Have students create a survey about hate speech at their school. Instruct them to begin by creating a definition of hate speech. Instruct students to find the following information about their classmates’ experiences of hate speech: what kind, how much, and when and where it happens. Have students explore an online survey application such as Quiz Snack, which will tally up their responses automatically. Alternatively, they can use a Google Docs poll or “Form." and employ their math skills to tally up results and convert them into percentages. Have volunteers present the results and identify the most important issues for discussion.
Have students identify someone in their life who has been discriminated against because of their race, religion, national origin, gender, or sexual orientation. Students should conduct an interview about that person’s experience with hate speech and discrimination and the emotional impact it had on the subject’s life. They can either tape the interview or take notes and write up the main points. Have students share these recordings in class, without revealing the subjects’ names if they wish to remain anonymous. You may then choose to have students use the program VoiceThread to create an interactive presentation on the impact of hate speech and prejudice.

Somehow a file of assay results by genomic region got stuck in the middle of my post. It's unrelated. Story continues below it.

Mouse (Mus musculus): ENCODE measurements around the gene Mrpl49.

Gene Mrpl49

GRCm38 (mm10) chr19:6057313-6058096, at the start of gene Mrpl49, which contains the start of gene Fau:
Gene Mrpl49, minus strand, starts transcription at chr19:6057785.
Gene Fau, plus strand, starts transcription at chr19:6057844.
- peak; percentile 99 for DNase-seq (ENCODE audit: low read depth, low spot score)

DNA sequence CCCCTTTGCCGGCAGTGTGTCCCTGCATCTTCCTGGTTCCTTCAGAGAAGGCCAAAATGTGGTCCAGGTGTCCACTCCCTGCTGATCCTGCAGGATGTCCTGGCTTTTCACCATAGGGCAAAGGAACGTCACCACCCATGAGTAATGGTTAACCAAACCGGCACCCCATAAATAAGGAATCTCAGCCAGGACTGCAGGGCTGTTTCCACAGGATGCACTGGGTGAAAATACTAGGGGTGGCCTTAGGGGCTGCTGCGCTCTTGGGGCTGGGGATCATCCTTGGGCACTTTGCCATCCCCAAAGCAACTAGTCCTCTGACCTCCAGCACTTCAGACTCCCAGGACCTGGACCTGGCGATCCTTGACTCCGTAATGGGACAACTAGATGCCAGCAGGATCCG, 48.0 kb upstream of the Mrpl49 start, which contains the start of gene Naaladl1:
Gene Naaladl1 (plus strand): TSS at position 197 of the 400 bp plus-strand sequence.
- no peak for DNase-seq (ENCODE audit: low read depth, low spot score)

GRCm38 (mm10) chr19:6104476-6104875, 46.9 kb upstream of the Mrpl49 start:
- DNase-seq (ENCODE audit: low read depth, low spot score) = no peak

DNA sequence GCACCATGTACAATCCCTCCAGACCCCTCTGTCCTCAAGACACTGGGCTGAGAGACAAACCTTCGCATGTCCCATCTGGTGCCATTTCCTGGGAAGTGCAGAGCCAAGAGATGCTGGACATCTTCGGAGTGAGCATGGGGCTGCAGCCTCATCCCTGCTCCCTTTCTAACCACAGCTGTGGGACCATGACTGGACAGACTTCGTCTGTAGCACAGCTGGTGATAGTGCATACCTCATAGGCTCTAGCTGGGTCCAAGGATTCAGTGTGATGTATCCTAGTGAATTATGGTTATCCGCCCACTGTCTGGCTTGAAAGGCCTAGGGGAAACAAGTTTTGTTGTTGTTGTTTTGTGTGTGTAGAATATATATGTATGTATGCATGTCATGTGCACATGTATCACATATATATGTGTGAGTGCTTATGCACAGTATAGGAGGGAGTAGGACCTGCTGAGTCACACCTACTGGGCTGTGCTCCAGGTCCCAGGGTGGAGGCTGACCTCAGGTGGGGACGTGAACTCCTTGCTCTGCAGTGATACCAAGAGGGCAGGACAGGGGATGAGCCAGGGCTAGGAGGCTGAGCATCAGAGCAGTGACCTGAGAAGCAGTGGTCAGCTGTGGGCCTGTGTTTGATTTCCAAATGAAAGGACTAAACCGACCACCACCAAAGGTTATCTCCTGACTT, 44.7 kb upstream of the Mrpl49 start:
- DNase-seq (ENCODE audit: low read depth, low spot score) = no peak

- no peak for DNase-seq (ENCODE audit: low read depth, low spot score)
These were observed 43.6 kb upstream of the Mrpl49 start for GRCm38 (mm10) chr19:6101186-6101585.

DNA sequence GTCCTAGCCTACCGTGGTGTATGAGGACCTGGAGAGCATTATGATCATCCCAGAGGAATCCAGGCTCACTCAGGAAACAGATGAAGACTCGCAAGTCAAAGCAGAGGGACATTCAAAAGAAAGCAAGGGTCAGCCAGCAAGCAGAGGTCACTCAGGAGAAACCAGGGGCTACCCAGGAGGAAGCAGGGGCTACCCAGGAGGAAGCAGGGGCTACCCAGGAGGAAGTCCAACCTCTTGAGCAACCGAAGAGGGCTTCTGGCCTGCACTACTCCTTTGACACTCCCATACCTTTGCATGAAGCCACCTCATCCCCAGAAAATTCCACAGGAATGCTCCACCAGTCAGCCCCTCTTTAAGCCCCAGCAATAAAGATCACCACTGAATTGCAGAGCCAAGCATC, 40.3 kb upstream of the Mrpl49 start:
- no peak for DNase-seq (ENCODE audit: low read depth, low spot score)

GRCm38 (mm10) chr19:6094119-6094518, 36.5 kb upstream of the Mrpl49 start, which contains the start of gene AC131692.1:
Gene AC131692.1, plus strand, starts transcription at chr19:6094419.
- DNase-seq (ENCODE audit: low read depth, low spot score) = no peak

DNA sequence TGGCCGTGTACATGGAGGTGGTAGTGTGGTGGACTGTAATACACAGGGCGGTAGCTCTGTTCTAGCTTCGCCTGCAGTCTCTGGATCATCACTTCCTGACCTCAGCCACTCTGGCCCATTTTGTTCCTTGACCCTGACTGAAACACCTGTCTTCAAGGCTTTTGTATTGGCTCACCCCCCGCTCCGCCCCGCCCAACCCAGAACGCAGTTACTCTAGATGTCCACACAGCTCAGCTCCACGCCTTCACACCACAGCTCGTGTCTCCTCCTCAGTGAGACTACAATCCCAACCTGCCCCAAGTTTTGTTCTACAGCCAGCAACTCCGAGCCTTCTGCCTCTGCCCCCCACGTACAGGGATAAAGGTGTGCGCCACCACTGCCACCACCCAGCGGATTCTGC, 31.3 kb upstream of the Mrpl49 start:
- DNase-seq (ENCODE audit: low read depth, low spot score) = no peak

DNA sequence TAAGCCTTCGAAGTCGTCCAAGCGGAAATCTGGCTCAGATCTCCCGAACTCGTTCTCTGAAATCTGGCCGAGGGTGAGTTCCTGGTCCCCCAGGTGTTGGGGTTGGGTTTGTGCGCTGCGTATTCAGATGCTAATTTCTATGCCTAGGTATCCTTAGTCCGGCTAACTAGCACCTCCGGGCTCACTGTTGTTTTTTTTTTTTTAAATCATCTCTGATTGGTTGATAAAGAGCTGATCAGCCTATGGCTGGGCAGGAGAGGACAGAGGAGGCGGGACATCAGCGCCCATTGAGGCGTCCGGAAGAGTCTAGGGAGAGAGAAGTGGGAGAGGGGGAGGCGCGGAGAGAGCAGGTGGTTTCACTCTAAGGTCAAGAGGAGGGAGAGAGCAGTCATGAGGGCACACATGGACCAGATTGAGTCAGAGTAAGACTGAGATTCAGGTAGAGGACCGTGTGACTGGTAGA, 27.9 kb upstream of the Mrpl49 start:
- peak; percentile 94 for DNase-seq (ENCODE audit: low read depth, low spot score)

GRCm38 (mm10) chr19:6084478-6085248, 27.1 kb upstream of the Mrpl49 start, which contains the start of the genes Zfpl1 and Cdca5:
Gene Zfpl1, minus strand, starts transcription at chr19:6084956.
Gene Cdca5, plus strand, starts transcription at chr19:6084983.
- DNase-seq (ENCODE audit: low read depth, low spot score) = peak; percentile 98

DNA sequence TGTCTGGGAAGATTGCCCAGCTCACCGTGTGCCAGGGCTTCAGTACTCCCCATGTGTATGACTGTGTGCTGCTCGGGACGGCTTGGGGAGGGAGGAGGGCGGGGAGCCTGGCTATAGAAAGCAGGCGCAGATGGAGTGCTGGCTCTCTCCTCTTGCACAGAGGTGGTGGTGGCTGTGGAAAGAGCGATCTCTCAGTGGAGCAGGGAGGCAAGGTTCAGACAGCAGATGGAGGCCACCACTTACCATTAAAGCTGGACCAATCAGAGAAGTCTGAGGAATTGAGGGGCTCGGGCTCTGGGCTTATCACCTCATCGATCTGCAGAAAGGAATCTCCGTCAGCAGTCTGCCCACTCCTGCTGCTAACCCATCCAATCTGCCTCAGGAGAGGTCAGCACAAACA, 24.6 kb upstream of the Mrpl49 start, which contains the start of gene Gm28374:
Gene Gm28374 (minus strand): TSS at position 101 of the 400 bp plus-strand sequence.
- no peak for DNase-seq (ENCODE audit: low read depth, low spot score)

Alignment with Standards
- grades 9-10: RL.1, RL.2, RL.4, RL.7, RL.10, RI.1, RI.2, RI.4, RI.10, W.2a-f, W.3a-e, W.4-6, W.8-10, SL.1a-d, SL.2-5, L.4a, L.6
- grades 11-12: L.1, RL.2, RL.4, RL.7, RL.10, RI.1, RI.2, RI.4, RI.10, W.2a-f, W.3a-e, W.4-6, W.8-10, SL.1a-d, SL.2-5, L.4a, L.6
NETS•S: 1a-c, 2a, 2b, 2d, 3b, 3d, 4a-d, 5a-d